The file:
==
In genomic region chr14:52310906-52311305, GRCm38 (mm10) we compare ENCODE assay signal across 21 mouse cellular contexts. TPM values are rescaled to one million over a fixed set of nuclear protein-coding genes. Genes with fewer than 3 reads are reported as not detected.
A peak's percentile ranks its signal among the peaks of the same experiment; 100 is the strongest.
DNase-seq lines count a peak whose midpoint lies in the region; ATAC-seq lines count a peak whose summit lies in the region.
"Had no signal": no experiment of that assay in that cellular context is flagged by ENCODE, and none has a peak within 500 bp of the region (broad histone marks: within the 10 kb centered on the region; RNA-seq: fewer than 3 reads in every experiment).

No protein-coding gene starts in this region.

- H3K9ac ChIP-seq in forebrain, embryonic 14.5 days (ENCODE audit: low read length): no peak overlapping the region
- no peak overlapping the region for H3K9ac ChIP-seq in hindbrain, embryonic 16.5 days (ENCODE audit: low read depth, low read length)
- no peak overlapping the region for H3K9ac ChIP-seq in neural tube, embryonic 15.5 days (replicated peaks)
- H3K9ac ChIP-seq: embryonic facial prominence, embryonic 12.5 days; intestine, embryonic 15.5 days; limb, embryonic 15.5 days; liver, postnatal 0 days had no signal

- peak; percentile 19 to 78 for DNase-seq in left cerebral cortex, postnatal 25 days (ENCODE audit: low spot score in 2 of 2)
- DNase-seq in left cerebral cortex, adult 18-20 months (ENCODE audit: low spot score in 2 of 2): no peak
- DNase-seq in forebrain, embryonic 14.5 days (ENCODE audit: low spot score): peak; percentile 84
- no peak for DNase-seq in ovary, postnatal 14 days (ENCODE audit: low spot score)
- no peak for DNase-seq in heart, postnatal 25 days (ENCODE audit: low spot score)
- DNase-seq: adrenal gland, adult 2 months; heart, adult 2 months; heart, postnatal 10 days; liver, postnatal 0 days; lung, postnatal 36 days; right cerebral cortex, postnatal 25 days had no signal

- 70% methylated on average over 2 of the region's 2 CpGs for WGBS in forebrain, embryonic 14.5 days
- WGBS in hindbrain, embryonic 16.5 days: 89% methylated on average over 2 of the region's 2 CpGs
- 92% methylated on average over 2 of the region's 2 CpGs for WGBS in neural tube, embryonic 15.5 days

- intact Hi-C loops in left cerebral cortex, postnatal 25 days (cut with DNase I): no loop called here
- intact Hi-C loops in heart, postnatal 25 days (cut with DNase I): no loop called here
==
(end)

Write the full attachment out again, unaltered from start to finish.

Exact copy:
In genomic region chr14:52310906-52311305, GRCm38 (mm10) we compare ENCODE assay signal across 21 mouse cellular contexts. TPM values are rescaled to one million over a fixed set of nuclear protein-coding genes. Genes with fewer than 3 reads are reported as not detected.
A peak's percentile ranks its signal among the peaks of the same experiment; 100 is the strongest.
DNase-seq lines count a peak whose midpoint lies in the region; ATAC-seq lines count a peak whose summit lies in the region.
"Had no signal": no experiment of that assay in that cellular context is flagged by ENCODE, and none has a peak within 500 bp of the region (broad histone marks: within the 10 kb centered on the region; RNA-seq: fewer than 3 reads in every experiment).

No protein-coding gene starts in this region.

- H3K9ac ChIP-seq in forebrain, embryonic 14.5 days (ENCODE audit: low read length): no peak overlapping the region
- no peak overlapping the region for H3K9ac ChIP-seq in hindbrain, embryonic 16.5 days (ENCODE audit: low read depth, low read length)
- no peak overlapping the region for H3K9ac ChIP-seq in neural tube, embryonic 15.5 days (replicated peaks)
- H3K9ac ChIP-seq: embryonic facial prominence, embryonic 12.5 days; intestine, embryonic 15.5 days; limb, embryonic 15.5 days; liver, postnatal 0 days had no signal

- peak; percentile 19 to 78 for DNase-seq in left cerebral cortex, postnatal 25 days (ENCODE audit: low spot score in 2 of 2)
- DNase-seq in left cerebral cortex, adult 18-20 months (ENCODE audit: low spot score in 2 of 2): no peak
- DNase-seq in forebrain, embryonic 14.5 days (ENCODE audit: low spot score): peak; percentile 84
- no peak for DNase-seq in ovary, postnatal 14 days (ENCODE audit: low spot score)
- no peak for DNase-seq in heart, postnatal 25 days (ENCODE audit: low spot score)
- DNase-seq: adrenal gland, adult 2 months; heart, adult 2 months; heart, postnatal 10 days; liver, postnatal 0 days; lung, postnatal 36 days; right cerebral cortex, postnatal 25 days had no signal

- 70% methylated on average over 2 of the region's 2 CpGs for WGBS in forebrain, embryonic 14.5 days
- WGBS in hindbrain, embryonic 16.5 days: 89% methylated on average over 2 of the region's 2 CpGs
- 92% methylated on average over 2 of the region's 2 CpGs for WGBS in neural tube, embryonic 15.5 days

- intact Hi-C loops in left cerebral cortex, postnatal 25 days (cut with DNase I): no loop called here
- intact Hi-C loops in heart, postnatal 25 days (cut with DNase I): no loop called here